So long as the Chinese Communist regime refuses to submit itself to the will of the people (in other words, for as long as it continues to exist), it will need to rely on the approval of foreign leaders to enhance its own reputation and pretend it is making China "respectable" (in fact, the only thing not respectable about China is the CCP, but that's for another day).
From that perspective, today was a bad day for the Communists.
Canadian Prime Minister Stephen Harper announced his new cabinet, and it was much improved from his last one. The move that most especially please me was Stockwell Day going to the Ministry of International Trade (Steven Taylor). To have a dedicated anti-Communist in this position is a genuine coup; that the Asia-Pacific Gateway was added to his portfolio is an unexpected bonus.
Meanwhile, the Dalai Lama, Tibet's spiritual leader, greeted the news that the CCP wants more talks with him by hinting he might allow full independence for his occupied homeland to be part of his agenda (BBC). Clearly the Korea colony's wildly successful use of threats to get what it wants (One Free Korea) rubbed off in a way Beijing did not expect.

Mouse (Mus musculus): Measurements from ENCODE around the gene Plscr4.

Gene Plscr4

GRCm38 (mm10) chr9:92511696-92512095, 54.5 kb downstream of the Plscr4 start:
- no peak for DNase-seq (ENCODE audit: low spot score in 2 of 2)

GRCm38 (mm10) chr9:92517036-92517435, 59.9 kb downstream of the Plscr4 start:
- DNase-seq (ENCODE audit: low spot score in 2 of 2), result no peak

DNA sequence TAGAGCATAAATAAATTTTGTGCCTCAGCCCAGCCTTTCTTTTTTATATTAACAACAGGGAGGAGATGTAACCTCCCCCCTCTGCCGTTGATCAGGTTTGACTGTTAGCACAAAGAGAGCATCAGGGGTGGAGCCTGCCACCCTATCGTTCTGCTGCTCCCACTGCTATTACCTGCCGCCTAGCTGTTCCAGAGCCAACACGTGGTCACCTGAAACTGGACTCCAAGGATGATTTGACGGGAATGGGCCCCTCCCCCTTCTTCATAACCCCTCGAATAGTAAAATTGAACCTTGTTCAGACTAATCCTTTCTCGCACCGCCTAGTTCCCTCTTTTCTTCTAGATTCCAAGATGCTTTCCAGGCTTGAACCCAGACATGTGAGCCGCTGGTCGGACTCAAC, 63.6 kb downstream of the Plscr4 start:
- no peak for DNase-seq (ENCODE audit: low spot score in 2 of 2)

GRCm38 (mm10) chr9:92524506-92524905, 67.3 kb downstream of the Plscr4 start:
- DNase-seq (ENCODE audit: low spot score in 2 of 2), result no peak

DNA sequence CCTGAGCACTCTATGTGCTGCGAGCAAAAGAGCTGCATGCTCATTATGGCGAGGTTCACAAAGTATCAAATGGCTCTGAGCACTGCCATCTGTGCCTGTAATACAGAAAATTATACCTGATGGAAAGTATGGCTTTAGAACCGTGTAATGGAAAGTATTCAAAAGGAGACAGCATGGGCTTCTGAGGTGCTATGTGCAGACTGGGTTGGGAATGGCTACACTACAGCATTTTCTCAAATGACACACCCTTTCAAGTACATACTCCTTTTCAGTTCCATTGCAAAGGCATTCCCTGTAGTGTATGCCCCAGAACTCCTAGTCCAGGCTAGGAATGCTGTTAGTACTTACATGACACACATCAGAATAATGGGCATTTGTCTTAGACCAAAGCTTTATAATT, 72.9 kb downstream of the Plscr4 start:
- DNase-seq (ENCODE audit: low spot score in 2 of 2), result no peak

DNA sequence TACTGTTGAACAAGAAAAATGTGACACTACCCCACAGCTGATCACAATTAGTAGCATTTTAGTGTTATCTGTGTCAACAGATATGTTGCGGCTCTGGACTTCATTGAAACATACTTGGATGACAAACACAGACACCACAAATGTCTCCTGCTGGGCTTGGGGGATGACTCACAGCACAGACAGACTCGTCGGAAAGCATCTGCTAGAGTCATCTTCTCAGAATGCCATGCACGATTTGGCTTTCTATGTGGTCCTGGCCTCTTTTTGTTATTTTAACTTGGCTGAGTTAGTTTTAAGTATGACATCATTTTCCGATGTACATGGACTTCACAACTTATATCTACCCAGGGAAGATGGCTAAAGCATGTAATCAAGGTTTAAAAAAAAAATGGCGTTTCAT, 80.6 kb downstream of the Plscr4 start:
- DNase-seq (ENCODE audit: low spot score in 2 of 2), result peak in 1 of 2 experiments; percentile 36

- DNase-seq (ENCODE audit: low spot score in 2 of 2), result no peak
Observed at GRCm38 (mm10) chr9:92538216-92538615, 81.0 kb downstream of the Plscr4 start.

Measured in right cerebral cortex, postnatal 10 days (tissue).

Not that they've learned anything from it, given their saber-rattling on global warming (BBC).
Meanwhile, the American election hasn't focused on Communist China much (Washington Times), but more attention is being paid to the cadres' ambitions in the Caribbean (Times again).
Finally there is - or is supposed to be - the world financial crisis, and the Communists' chance to stride the world stage and help alleviate it. That may not be in the cards, though, given their own economic straits (Epoch Times) and the continuing melamine fall-out (BBC).
Clearly, anti-Communism was on the march today. Whether it stays there will likely be up to the Tibetan monk and the Trade Minister.